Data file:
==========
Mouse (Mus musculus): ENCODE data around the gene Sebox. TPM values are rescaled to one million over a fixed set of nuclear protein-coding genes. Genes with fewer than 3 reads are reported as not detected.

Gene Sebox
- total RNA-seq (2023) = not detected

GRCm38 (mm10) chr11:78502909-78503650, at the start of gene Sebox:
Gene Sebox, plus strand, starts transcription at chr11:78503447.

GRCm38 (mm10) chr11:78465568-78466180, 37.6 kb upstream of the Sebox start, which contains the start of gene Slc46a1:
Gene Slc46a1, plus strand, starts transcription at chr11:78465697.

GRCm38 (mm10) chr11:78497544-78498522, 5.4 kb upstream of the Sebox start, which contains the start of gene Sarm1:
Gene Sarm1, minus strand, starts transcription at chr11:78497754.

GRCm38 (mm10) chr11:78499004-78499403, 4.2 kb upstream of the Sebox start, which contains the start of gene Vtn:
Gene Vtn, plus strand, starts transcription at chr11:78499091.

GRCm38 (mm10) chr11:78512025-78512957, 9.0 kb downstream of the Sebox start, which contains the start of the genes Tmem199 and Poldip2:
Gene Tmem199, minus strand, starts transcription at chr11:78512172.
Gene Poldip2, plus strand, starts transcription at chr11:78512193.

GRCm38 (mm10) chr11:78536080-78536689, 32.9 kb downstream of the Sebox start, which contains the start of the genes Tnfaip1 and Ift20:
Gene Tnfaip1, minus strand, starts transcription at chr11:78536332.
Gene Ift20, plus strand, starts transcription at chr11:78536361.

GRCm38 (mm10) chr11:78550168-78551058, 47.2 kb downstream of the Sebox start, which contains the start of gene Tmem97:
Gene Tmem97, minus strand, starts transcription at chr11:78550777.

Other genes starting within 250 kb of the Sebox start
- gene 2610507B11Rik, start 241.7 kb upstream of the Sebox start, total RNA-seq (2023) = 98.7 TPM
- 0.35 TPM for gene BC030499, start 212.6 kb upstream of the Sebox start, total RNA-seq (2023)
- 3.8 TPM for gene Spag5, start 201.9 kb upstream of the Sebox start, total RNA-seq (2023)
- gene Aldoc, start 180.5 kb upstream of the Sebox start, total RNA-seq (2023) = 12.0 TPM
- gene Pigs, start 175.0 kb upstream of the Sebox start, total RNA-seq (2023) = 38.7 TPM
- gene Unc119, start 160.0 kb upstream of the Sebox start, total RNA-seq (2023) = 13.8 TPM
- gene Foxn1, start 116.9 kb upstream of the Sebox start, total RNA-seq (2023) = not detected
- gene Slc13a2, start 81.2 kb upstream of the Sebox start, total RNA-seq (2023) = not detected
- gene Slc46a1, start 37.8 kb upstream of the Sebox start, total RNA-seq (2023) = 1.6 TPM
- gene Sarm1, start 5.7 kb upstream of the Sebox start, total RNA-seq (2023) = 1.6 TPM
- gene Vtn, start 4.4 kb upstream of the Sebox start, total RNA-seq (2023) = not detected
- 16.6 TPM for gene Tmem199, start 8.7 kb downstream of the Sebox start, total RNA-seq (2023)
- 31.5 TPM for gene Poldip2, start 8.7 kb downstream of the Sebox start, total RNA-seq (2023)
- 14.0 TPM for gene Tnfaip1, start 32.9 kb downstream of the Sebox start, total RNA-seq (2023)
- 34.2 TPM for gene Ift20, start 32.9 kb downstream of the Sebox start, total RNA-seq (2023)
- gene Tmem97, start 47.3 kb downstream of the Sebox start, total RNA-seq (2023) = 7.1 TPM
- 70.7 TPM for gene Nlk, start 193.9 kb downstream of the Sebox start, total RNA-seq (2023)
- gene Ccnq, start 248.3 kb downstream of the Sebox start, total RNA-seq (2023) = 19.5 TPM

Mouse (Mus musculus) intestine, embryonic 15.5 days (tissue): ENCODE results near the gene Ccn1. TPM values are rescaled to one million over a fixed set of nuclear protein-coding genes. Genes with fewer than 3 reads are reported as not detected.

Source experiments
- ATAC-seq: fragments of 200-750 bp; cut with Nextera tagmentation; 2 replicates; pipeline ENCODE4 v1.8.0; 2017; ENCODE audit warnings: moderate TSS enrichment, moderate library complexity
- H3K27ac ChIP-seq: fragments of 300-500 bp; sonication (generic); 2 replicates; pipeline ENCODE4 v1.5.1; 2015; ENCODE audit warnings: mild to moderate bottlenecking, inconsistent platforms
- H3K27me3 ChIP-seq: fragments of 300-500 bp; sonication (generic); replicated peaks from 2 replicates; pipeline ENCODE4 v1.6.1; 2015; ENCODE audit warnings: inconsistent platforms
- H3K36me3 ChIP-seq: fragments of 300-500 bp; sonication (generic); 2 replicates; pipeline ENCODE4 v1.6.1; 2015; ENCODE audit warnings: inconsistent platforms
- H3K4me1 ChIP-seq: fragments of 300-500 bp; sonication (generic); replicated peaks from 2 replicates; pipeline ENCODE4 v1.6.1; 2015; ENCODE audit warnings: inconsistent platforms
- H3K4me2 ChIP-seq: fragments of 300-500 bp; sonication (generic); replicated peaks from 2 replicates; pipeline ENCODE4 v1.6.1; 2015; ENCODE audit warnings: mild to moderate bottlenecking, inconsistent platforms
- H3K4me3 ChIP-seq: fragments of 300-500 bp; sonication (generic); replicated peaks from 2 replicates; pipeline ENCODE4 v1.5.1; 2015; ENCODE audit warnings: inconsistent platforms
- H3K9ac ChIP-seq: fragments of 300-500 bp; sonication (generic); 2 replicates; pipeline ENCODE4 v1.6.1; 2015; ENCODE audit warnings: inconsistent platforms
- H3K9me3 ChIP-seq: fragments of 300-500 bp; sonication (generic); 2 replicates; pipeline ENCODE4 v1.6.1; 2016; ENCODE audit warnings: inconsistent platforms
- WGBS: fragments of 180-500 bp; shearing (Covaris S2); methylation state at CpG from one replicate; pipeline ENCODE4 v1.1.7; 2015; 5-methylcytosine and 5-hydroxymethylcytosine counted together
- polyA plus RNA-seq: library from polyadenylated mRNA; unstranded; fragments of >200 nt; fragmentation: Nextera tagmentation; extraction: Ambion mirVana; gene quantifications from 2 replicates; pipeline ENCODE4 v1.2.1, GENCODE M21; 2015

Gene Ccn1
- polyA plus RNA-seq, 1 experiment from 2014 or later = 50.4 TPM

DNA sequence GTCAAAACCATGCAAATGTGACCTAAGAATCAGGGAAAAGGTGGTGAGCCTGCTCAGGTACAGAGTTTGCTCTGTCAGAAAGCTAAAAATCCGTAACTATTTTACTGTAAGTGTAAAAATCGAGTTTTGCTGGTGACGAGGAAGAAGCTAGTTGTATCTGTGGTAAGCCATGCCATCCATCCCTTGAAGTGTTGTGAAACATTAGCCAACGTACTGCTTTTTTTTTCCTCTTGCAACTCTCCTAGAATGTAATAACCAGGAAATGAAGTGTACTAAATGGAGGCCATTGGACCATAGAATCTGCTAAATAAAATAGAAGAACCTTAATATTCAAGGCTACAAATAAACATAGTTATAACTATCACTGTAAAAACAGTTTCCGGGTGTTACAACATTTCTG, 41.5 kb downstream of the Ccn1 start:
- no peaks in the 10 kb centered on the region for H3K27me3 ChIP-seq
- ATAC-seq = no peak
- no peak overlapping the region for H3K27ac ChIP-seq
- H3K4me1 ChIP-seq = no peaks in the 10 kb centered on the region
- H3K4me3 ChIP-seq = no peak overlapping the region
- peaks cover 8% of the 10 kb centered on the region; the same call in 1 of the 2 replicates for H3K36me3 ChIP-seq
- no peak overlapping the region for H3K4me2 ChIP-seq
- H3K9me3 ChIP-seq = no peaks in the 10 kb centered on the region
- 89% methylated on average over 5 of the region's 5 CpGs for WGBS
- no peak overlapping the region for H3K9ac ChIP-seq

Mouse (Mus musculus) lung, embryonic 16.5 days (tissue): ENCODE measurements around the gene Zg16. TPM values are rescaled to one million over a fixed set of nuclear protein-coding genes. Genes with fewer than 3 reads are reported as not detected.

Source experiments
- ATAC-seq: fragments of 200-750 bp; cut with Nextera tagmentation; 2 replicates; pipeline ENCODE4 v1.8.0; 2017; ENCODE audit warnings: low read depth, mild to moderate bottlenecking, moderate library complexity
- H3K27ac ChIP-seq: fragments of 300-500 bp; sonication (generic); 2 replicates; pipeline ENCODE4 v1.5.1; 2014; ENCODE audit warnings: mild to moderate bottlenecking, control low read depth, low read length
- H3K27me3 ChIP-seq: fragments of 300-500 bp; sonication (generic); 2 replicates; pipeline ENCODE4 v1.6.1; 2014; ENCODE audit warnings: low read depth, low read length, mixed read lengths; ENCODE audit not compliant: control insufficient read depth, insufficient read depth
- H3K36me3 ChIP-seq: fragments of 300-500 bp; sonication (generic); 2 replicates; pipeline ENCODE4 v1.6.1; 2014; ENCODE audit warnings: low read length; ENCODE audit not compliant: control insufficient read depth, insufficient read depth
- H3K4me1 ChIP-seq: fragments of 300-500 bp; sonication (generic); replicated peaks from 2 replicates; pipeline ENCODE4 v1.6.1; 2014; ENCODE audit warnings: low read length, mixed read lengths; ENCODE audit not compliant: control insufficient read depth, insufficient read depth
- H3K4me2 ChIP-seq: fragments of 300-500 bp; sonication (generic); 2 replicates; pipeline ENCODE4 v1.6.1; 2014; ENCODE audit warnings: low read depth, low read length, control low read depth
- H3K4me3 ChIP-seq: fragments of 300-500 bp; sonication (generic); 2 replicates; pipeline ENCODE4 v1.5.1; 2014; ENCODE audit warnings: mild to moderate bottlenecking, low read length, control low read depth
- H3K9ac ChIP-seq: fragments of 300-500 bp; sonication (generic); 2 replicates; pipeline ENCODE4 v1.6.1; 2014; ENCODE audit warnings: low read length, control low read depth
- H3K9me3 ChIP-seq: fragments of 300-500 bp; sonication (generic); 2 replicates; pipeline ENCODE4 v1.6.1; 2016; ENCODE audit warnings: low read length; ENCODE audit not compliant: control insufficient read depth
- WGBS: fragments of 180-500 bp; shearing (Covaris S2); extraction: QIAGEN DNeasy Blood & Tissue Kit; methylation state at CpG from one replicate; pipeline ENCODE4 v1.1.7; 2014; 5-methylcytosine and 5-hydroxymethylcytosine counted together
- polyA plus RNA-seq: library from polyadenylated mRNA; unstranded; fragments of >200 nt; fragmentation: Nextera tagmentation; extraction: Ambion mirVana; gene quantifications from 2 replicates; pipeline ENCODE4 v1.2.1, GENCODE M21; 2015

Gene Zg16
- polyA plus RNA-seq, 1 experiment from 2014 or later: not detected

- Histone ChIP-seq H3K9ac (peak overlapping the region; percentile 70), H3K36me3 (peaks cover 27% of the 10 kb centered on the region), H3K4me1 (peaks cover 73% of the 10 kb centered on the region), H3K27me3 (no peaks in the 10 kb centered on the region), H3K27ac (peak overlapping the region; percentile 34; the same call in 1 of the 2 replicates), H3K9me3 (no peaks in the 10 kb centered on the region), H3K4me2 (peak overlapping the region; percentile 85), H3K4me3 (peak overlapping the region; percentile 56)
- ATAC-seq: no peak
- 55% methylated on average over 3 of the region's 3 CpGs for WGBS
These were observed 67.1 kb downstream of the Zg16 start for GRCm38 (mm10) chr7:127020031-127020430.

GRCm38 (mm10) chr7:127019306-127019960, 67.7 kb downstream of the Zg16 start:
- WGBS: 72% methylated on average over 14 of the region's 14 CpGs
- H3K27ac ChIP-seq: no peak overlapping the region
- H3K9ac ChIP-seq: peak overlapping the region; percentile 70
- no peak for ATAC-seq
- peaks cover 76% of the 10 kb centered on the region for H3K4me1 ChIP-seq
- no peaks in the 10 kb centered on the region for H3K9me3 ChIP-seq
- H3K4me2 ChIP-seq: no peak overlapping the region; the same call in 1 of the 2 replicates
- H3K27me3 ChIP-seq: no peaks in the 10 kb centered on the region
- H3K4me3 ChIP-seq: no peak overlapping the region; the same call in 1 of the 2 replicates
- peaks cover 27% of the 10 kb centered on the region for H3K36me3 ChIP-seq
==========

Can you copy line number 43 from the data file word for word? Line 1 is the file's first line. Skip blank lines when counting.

- H3K27me3 ChIP-seq: fragments of 300-500 bp; sonication (generic); replicated peaks from 2 replicates; pipeline ENCODE4 v1.6.1; 2015; ENCODE audit warnings: inconsistent platforms